Sunday 23 October 2016

Donal Skehan: 'We used to be so manic we wouldn't stop for lunch'

Donal Skehan (29) is a photographer, food writer, and author of eight books. He's also a TV presenter on RTE, BBC and Food Network, and has his own YouTube channel. He lives in Howth, Co Dublin, with his wife Sofie Larsson-Skehan, and their dog, Max

Emily Hourican

Published 09/11/2015 | 02:30

Donal Skehan walks his dog around Howth every morning and evening.
Donal Skehan walks his dog around Howth every morning and evening.

In the course of the last year, I've put in a few new routines, so now I'm getting up about an hour-and-a-half earlier than I need to, at about 6am. My days tend to be quite busy, so this is to try and get in a bit of me-time in. I take the dog for a walk around Howth, do a bit of yoga, and make sure I get a good breakfast - that's my morning ritual, and I try and keep to it as much as possible.

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It came about as a result of really figuring out what I want, and realising that one of the big stressful things, for me, was constantly rushing from one place to the next. It's about feeling I've had a bit of the day that  was my own.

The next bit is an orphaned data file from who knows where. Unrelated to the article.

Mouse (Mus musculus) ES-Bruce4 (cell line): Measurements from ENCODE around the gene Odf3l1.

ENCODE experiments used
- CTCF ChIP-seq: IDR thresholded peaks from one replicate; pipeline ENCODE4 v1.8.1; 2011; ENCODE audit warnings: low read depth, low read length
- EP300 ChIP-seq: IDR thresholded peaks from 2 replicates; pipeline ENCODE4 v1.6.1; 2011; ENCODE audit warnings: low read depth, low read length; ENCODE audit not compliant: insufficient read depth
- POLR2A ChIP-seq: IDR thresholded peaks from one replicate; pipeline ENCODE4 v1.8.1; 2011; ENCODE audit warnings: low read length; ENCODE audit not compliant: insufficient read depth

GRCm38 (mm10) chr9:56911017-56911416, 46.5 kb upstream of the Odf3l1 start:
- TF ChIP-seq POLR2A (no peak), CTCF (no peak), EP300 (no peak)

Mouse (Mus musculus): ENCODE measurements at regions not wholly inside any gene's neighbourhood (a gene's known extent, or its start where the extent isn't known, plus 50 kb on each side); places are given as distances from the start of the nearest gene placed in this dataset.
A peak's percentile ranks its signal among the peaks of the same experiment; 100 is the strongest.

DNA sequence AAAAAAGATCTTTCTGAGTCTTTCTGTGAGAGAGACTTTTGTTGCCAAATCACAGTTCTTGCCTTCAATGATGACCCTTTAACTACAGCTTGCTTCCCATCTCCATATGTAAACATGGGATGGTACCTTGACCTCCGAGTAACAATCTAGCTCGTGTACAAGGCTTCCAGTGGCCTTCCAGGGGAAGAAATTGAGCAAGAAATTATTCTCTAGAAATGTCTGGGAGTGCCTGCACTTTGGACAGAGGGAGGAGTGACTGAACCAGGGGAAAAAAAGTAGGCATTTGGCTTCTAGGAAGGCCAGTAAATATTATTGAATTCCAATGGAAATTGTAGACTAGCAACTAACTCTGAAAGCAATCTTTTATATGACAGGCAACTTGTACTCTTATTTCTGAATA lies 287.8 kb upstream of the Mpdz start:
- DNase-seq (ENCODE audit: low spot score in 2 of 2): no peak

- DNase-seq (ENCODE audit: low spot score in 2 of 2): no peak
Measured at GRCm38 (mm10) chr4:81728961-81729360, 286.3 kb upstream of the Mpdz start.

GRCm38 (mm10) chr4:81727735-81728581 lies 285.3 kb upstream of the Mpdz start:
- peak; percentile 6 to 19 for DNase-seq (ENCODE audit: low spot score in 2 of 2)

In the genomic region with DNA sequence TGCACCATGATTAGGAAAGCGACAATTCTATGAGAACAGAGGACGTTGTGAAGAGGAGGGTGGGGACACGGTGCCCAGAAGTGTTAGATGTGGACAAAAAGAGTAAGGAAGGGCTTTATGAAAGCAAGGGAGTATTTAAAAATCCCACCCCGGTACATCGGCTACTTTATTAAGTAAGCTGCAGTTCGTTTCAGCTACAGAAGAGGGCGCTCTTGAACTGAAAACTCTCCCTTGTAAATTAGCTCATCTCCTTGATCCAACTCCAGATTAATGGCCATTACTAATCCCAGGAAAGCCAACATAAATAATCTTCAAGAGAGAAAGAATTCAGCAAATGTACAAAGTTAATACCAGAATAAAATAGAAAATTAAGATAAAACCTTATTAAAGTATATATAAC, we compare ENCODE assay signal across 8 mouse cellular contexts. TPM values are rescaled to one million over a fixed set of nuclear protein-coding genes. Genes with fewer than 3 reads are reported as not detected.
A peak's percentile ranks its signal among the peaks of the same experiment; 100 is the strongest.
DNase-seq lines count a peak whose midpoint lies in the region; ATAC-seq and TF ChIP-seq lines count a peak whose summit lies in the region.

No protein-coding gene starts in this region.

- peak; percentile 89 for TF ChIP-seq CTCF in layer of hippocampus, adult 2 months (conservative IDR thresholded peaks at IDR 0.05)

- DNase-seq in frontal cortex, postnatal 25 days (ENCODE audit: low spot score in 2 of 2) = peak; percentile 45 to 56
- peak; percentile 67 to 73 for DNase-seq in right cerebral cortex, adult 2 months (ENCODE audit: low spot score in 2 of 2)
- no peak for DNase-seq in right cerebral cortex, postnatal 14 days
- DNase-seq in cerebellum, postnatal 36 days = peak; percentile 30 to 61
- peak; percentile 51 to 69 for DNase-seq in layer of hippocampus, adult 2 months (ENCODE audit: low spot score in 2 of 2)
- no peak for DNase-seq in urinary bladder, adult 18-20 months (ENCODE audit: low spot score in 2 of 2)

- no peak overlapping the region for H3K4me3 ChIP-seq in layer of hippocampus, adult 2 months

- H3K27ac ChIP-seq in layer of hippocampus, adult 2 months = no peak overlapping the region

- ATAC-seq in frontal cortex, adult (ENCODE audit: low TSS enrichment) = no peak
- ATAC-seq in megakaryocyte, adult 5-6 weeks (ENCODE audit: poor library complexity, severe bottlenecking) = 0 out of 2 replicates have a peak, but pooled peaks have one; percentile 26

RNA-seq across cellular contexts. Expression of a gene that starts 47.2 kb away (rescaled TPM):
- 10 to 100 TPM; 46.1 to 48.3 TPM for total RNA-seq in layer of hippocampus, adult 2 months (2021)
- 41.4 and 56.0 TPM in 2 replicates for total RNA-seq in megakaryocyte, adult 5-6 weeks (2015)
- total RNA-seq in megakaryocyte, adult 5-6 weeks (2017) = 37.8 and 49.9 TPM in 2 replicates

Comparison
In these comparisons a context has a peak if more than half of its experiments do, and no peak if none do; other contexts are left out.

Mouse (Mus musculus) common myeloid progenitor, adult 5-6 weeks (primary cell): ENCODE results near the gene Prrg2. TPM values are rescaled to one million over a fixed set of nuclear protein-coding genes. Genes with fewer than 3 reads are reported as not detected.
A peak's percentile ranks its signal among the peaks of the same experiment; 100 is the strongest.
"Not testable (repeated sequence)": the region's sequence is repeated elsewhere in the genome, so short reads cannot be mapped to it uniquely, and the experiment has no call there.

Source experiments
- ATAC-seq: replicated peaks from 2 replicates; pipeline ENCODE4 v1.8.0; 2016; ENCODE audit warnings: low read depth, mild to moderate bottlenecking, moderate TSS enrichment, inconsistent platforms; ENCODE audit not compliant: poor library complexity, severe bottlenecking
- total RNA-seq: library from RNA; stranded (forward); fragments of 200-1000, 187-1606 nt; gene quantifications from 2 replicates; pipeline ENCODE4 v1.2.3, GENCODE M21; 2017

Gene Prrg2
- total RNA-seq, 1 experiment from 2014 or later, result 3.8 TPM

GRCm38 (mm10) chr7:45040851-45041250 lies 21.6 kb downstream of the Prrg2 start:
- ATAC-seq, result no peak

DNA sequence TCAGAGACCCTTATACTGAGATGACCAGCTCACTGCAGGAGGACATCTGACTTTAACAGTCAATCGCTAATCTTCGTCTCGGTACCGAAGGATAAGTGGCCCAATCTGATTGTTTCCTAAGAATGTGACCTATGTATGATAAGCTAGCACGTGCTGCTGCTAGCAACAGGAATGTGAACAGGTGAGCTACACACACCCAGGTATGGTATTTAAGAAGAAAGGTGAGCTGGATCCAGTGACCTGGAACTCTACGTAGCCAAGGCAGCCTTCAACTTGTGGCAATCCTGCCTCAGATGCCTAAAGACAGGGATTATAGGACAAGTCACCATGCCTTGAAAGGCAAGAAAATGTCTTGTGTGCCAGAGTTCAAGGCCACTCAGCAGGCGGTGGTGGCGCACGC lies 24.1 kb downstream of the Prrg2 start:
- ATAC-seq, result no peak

I go through a love-hate relationship with porridge. Right now, I'm in love. My juice of the moment is kale, carrot, apple, ginger and a squeeze of lime. So, for breakfast, I have juice, and porridge with honey, whatever nuts and seeds I have around, some cocoa nibs, a spoon of almond butter, and some fruit, maybe. Whatever way I can pimp my porridge, I'll do it. The first work thing we do in the morning is have a meeting. We're a small team - me, Sofie, and our colleague, Joanna Carley - and we run through what's coming up in the week and the day ahead. We might do it at home - or in the car, if we're travelling somewhere. That takes about half an hour, then I'm straight into whatever is happening that day. In my world, every day is different - I could be anywhere in the country, or in another country - so that's also why I cling to my morning and evening rituals; they are something that's consistent. It's been a bit crazy of late - we visited over 10 European cities this summer for the new series.